quotemarksright.jpgThe FCC last updated its guidelines setting maximum radiation-exposure levels, which are based on the amount of heat emitted by mobile phones, in 1996.

“Any changes in the rules will have an impact on handset vendors,” said CW Cheung, the Asia-Pacific head of consulting for telecoms at Ovum, which advises companies in the telecom industry. “As most vendors are based outside the U.S., it could also become a trade issue.”quotesmarksleft.jpg

Read full article.

emily | 8:39 AM | permalink

June 15, 2012

Rock the Vote Goes Mobile to Register 1.5 Million Young Voters by Smartphone

ScanToVote-QRcode.png Rock the Vote, the nonprofit group focused on engaging young voters, is kicking off a joint effort with PromoJam, a Los Angeles-based social media promotions startup, with the goal of registering 1.5 million new voters for this fall’s presidential race - and challenging restrictions on voter registration. ReadWriteWeb.

quotemarksright.jpgThe mobile-focused campaign, which starts today, will enable anyone with a smartphone to fill out an entire voter registration form directly from their device. At the same time, that new voter can email themselves a copy of their registration, then print it out, sign it and send it to their local elections office.quotesmarksleft.jpg

Read more.

emily | 9:44 AM | permalink

Umbrella uses solar cells to charge your phone at festivals

Vodafone-Booster-Brolly.jpeg British mobile phone giant Vodafone has just unveiled a special umbrella aimed primarily at festival-goers. Called the Booster Brolly, the eco-friendly concept device charges your handset battery, boosts the device’s signal and, of course, keeps you dry in the event of a downpour. Digital Trends reports.

quotemarksright.jpgDesigned by Dr Kenneth Tong of University College London, the unique umbrella also features an LED torch for night-time navigation and a hands-free cellphone cradle. A USB port for connecting your phone or mobile device is located in the umbrella’s handle.

The Booster Brolly’s power is generated through its special canopy which incorporates a number of flexible solar panels, enabling it to fully charge a phone in less than three hours.

“The custom canopy has been fitted with 12 lightweight….solar cells that have the ability to convert light into electricity,” Tong explained. “The current generated is then transferred….to the handle of the umbrella where it is stored safely in high capacity rechargeable batteries, or used to directly charge a mobile device through a USB port.”quotesmarksleft.jpg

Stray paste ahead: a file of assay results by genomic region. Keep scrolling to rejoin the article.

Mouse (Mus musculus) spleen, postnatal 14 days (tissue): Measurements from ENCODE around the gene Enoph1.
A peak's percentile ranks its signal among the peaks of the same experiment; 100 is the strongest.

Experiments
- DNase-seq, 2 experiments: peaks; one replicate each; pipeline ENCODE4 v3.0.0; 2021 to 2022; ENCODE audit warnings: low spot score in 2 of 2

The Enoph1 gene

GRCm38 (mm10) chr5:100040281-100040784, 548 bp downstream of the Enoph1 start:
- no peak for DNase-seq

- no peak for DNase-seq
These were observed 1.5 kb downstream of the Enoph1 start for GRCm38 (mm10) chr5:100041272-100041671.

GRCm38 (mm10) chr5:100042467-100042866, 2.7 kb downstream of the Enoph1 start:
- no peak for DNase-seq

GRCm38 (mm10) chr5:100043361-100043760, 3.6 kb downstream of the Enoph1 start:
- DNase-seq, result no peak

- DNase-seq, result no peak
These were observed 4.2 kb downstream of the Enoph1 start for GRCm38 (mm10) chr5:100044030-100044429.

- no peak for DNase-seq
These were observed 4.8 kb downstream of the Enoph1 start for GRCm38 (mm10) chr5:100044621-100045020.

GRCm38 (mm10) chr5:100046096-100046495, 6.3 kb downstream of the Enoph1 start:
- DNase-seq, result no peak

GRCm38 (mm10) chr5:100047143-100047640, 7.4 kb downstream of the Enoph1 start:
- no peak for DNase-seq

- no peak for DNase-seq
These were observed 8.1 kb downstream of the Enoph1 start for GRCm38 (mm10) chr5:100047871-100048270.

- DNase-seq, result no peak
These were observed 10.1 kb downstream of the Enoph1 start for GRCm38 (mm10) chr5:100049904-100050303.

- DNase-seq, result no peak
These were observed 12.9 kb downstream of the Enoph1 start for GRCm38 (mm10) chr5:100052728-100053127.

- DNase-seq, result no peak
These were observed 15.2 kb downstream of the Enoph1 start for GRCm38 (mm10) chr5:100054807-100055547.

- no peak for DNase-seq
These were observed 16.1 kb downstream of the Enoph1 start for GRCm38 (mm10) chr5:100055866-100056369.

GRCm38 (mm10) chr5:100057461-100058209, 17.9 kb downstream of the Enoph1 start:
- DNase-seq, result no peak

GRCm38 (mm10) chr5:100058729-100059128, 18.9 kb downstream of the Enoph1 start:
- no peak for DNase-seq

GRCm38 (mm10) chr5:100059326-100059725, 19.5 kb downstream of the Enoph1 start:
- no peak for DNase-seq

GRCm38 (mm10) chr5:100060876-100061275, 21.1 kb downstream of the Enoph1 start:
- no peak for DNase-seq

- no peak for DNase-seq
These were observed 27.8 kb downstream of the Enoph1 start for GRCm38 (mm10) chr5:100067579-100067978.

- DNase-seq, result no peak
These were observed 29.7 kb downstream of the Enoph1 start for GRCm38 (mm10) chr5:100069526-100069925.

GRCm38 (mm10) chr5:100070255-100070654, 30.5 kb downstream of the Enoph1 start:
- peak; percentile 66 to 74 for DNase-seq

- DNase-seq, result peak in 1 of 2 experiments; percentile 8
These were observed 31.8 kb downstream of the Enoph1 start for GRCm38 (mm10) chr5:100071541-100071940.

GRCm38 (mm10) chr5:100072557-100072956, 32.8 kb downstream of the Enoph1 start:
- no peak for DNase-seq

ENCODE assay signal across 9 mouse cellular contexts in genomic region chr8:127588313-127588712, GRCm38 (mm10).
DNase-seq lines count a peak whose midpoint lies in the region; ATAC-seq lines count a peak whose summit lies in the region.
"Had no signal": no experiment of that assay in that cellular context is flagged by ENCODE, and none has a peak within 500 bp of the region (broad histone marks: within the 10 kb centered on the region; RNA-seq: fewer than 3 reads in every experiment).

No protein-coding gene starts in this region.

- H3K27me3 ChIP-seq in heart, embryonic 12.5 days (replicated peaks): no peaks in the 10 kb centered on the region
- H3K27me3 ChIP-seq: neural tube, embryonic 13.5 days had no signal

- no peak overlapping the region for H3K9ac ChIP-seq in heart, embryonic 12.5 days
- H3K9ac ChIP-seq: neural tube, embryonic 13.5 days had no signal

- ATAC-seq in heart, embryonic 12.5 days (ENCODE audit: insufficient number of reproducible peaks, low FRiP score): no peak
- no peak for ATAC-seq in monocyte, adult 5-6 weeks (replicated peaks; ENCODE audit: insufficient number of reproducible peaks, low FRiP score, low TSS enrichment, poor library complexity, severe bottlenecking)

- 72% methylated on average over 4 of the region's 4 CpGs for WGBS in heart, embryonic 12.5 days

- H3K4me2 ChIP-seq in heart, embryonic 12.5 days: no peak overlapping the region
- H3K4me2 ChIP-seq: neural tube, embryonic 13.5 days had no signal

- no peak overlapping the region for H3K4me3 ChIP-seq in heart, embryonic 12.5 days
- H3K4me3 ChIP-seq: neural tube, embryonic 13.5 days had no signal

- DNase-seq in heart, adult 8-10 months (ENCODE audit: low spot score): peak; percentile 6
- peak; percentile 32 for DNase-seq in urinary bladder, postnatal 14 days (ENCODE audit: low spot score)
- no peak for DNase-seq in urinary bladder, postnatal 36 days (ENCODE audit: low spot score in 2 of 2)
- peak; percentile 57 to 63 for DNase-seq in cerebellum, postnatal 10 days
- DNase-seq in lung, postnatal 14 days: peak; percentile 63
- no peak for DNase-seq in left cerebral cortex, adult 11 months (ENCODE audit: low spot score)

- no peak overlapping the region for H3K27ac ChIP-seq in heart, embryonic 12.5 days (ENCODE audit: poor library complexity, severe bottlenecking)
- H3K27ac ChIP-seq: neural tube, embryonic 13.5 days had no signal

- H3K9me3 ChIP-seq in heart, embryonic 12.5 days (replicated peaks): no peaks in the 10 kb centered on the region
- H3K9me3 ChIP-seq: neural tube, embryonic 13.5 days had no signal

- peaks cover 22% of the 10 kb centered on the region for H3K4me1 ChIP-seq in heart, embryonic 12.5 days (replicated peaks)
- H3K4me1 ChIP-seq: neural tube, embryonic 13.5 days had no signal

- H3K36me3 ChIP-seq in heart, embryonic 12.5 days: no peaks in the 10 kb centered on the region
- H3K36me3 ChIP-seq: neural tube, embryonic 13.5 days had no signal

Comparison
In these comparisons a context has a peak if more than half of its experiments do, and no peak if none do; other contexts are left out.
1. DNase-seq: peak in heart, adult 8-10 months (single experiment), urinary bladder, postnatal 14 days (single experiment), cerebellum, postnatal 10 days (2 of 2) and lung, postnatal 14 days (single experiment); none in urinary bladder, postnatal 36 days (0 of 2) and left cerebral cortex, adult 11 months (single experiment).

Read full article.

Other articles related to cell phone charging concepts for festival goers bloggged by textually over the years.

emily | 8:55 AM | permalink

Federal Judge rules Apple must face location tracking lawsuit

iphone_apps_logo_aug09.jpeg A federal judge in California has ruled that Apple must defend itself against a lawsuit filed after its devices were found to track users' activities. The BBC reports.

quotemarksright.jpgThe plaintiffs allege that Apple's apps were enabled to secretly record the movements and other actions of millions of iPad, iPhone and iPod touch users.

The case wraps together multiple lawsuits that have been filed against Apple.

The firm had argued that user agreements shielded it from liability.

But federal judge Lucy Koh said there was "some ambiguity" as to whether all the information that was collected had been permitted.quotesmarksleft.jpg

Read full article.

emily | 8:29 AM | permalink

More Cubans Own Cell Phones

1_241263_1_9.jpeg According to Reuters, the number of mobile phone users increased to 1.3 million in 2011, up from 1 million in 2010, the government said. Cubans do not have Internet connectivity on their phones.

quotemarksright.jpgCuba's population is 11.2 million people.

Cell phone usage has grown by leaps and bounds since 2008, when the government first allowed all Cubans to buy the phones. That first year there were 330,000 users.

Mobile phones are available only in a local dollar-pegged currency and sending even a Twitter message from a mobile phone can cost more than the average daily earnings of many Cubans.quotesmarksleft.jpg

Read full article.

Related articles on Cuba and cell phones blogged by textually over the years.

emily | 8:11 AM | permalink

Displaying entries of 66
<< Previous | Next >>
rsslogo.gif RSS
Copyright © 2016